The series was initially composed of ten separately titled books examining a different significant problem/critical themes in American history. Having published the first few of these titles, we expanded the series to include additional titles such as Women’s History and two volumes on the United States Constitution. Each volume contains disciplinary content in American history, a discussion of disciplinary connectedness linking past and present thematic issues, a discussion of the pedagogical challenges in teaching that content, examples of lesson plans, and resources teachers could use in the classroom. Each volume address the Common Core Standards (CC) adopted by forty-six states (http://www.corestandards.org), the C3 Framework (C3.ncss.org) and the National Curriculum Standards (NCS) of the National Council of the Social Studies (ncss.org).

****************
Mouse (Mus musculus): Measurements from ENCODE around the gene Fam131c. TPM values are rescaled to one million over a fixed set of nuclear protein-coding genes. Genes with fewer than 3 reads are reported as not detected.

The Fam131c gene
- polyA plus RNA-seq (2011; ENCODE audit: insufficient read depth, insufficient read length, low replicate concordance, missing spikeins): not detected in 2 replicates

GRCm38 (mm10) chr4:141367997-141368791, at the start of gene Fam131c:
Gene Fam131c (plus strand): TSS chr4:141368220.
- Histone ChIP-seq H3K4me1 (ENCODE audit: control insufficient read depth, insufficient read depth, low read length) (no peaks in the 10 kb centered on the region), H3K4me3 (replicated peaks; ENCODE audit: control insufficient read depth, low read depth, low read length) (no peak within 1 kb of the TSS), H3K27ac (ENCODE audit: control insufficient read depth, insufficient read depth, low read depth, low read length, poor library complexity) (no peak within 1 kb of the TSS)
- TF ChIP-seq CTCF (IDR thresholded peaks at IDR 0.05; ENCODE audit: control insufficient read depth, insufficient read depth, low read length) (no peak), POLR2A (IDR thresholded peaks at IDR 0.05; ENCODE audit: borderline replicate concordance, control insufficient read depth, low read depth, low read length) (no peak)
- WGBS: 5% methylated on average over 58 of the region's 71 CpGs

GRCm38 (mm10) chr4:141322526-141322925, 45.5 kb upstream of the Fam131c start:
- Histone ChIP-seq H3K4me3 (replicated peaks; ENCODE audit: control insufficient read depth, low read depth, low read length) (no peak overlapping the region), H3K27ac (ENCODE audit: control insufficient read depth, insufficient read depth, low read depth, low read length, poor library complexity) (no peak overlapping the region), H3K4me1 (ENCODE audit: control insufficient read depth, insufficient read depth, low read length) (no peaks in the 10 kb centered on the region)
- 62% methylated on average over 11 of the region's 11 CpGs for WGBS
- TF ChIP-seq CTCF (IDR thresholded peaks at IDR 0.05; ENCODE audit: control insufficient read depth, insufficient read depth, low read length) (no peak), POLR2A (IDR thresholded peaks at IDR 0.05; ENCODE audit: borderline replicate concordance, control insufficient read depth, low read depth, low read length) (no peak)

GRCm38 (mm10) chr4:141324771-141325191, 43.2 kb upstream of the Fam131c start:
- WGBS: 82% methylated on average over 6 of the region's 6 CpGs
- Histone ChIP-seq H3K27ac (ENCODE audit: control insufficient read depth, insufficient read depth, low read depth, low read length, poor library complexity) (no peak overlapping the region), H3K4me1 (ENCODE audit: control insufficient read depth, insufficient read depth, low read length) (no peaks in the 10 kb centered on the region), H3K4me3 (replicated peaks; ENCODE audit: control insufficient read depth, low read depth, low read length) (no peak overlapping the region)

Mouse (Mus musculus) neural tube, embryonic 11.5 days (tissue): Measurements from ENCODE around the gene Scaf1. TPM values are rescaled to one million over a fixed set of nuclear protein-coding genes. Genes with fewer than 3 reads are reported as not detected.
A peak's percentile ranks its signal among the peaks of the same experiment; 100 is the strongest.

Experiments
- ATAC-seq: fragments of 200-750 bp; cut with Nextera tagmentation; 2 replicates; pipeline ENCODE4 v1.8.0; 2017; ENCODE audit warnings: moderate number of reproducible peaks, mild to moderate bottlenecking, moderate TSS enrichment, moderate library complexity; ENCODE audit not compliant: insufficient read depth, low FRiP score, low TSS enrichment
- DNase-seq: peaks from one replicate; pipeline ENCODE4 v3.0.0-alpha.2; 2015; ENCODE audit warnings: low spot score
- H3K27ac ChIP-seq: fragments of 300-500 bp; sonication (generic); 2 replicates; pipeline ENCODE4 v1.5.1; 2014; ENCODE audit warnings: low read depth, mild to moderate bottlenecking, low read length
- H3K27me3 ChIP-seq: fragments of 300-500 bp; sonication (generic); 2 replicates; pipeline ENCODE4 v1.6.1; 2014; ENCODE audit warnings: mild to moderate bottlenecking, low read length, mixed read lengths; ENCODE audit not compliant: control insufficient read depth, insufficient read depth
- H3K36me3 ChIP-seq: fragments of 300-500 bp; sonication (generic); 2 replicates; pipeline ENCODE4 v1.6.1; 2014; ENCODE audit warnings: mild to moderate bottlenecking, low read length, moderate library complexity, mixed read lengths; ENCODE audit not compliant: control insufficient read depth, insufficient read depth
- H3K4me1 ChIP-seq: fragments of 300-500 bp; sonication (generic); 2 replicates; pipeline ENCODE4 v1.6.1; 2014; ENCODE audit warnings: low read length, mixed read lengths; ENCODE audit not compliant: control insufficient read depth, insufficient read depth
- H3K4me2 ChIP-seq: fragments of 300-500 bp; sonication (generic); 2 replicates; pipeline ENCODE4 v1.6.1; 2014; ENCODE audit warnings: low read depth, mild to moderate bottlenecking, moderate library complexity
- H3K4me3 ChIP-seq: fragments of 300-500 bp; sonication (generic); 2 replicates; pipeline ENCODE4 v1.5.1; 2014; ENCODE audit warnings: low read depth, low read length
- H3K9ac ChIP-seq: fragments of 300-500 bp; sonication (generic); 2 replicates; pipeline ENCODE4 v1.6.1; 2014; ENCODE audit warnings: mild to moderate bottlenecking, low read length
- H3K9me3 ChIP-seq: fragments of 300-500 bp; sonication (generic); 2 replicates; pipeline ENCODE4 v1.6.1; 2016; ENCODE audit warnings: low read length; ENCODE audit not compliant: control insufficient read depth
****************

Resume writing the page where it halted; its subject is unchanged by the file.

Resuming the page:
This series provides teachers an examination of critical themes in American history with resources to teach these themes. The resources found in this series are: (a) historical content for exploring critical themes (b) historical context for addressing the themes of civil liberties and rights, (c) examples of how to use national standards to augment lessons, and (d) primary and secondary source material to support the investigation of critical themes in American history.
Moreover, the Peter Lang website provides links to the Series website—which contains a range of teaching resources such as links to primary documents, secondary literature, and projects that the teacher can assign to students.